Posted: 8:30 p.m.
The sweat is popping off Chad Ochocinco as fast as the boasts and the vows in Friday afternoon's steam of the Mount Auburn Boxing Gym
"I'm going to have two seasons in one because of what happened last year," he says. "How many guys in the NFL right now, I mean right now, how many guys in the NFL are working?"
One guy who isn't is Ravens quarterbacks coach Hue Jackson and he has stopped by with his daughter to pay a visit to "my son" during a vacation swing through Cincinnati. He has ended up in the back of Taft Elementary School, a dark, staid studio of canvas, rubber and hope that is a nine-minute drive from Paul Brown Stadium and 9,000 miles from the NFL.
Ochocinco, who has been boxing in Miami and Hollywood this offseason, got the name of the gym from some friends and has been coming in ever since he got back in town three weeks ago.
The Ocho may be a Twitter Heavyweight Champion, but he doesn't even have it as good as Rocky down here. At least The Rock had a locker before Mick bagged up his stuff. The Ocho brings a bag that he drops next to a folding chair.
"Who's feeding you? Look at you. You're ripped. You've got a chef, right? No more McDonald's?" Jackson asks The Ocho in between nine rounds and a punishing set of situps and something called Russian pushups.
The Ocho says something like, no chef and he can't give up McDonald's totally. He is more intent on devouring what Hall of Fame receiver Lynn Swann just said about him.
"(The Ocho) can't hold a candle to Andre Johnson or Larry Fitzgerald or Hines Ward for that matter," Swann told USA Today this week in a story headlined "How Good Would Lynn Swann be today?"
"I tell you how good," Ochocinco says. "He couldn't get near the field."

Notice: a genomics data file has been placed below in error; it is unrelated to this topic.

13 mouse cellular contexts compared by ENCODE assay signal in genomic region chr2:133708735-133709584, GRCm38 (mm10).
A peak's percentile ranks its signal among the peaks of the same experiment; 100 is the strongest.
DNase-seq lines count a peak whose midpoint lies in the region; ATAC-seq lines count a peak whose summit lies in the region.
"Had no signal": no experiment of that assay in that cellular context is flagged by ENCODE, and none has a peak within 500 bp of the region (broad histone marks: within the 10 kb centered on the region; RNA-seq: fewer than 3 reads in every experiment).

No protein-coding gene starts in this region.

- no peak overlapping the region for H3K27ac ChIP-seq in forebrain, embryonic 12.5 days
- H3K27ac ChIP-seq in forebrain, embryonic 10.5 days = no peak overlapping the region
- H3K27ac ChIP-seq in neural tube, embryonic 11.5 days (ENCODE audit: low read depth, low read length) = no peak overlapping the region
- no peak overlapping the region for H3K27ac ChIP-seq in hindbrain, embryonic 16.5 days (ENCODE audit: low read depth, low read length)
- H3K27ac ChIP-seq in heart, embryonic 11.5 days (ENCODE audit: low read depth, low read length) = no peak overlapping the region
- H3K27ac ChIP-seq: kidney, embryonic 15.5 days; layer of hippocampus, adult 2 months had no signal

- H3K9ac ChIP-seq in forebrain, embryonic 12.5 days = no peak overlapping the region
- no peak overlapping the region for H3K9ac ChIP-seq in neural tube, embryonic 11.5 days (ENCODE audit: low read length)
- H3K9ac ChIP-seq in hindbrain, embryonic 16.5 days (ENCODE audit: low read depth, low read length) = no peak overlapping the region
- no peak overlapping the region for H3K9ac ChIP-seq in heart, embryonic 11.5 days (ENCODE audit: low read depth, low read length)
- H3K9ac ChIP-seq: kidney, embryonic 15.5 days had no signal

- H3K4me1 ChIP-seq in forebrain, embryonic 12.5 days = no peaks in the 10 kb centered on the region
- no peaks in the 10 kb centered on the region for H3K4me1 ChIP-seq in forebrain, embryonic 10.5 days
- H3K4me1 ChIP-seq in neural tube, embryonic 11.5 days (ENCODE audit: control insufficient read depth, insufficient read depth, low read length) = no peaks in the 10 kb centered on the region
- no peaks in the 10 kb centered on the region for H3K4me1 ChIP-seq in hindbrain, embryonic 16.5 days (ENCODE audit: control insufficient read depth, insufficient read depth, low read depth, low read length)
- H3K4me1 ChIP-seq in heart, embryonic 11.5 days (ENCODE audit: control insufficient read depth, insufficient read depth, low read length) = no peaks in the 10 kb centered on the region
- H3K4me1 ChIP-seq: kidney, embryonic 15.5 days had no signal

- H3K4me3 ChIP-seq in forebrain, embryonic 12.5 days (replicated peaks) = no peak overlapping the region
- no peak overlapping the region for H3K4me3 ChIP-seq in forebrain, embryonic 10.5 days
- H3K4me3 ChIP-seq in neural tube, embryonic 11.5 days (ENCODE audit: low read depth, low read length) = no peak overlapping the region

Jackson, the Bengals receivers coach from 2004-2006 when Ochocinco made three Pro Bowls while leading the AFC in receiving yards all three years, shakes his head.
"They're just giving you motivation," Jackson says. "You've already done what those guys (Johnson and Fitzgerald) are just starting to do."
The Ocho takes it out on his body like the critics have taken out his awful 2008 season on him.
"Two seasons in one," he says. "I wanted to do the hardest sport to build up my body to play a 50-game season if I had to. It's not soccer. It's not tennis. Anybody who knows sports will tell you boxing is the toughest. Boxers are in 10 times better shape than football players."
At 6-2, 195 pounds, he would be called a cruiserweight. He boxes a round each against a light bag and a big ball in between some exercises before getting into the ring against 30-year-old Keith Redding, a 140-pounder who just turned pro after a youth he won every amateur tournament before the streets gobbled him up.
Golden Gloves. Junior Olympics. Police Athletic League.
"I've come back as a pro and had my first fight," he says.
Ricardo Williams Sr., the soft-spoken, gray-bearded wizard who has coached a handful of U.S. Olympians in this ring, grabs The Ocho as he steps through the ropes and ties one arm to his neck for two three-minute rounds.
"We're trying to get him to work on his jab and focus on his combinations," says Gary McNear, who runs the club and coaches with Williams. "He's got tremendous, fast hands. When I first had the (speed) mitts on him, I had to adjust to him. Anything that he does in boxing is going to help him for football. Like when a defender tries to jam him up on the line."
Williams, whose son Ricardo Jr., won an Olympic Silver Medal in 2000, agrees.
"It can help him get off that line," Williams says. "It's the same kind of footwork he uses to get out of the corner and he's doing that real well."
Williams and McNear watch Ochocinco work on the jab as Redding offers little resistance so he can get the work in.
"Stay in there. Keep it up. Jab. Jab. Use that long jab. There you go. Work the speed, don't worry about power. Pop that jab. Make him pay if he comes in there. "
Then Ochocinco spars two more three-minute rounds, but no one is looking to make a name for themselves by KOing The Ocho. He does snap Redding's head back with an uppercut and Redding says "OK" and retaliates. Later they laugh about giving each other sore jaws.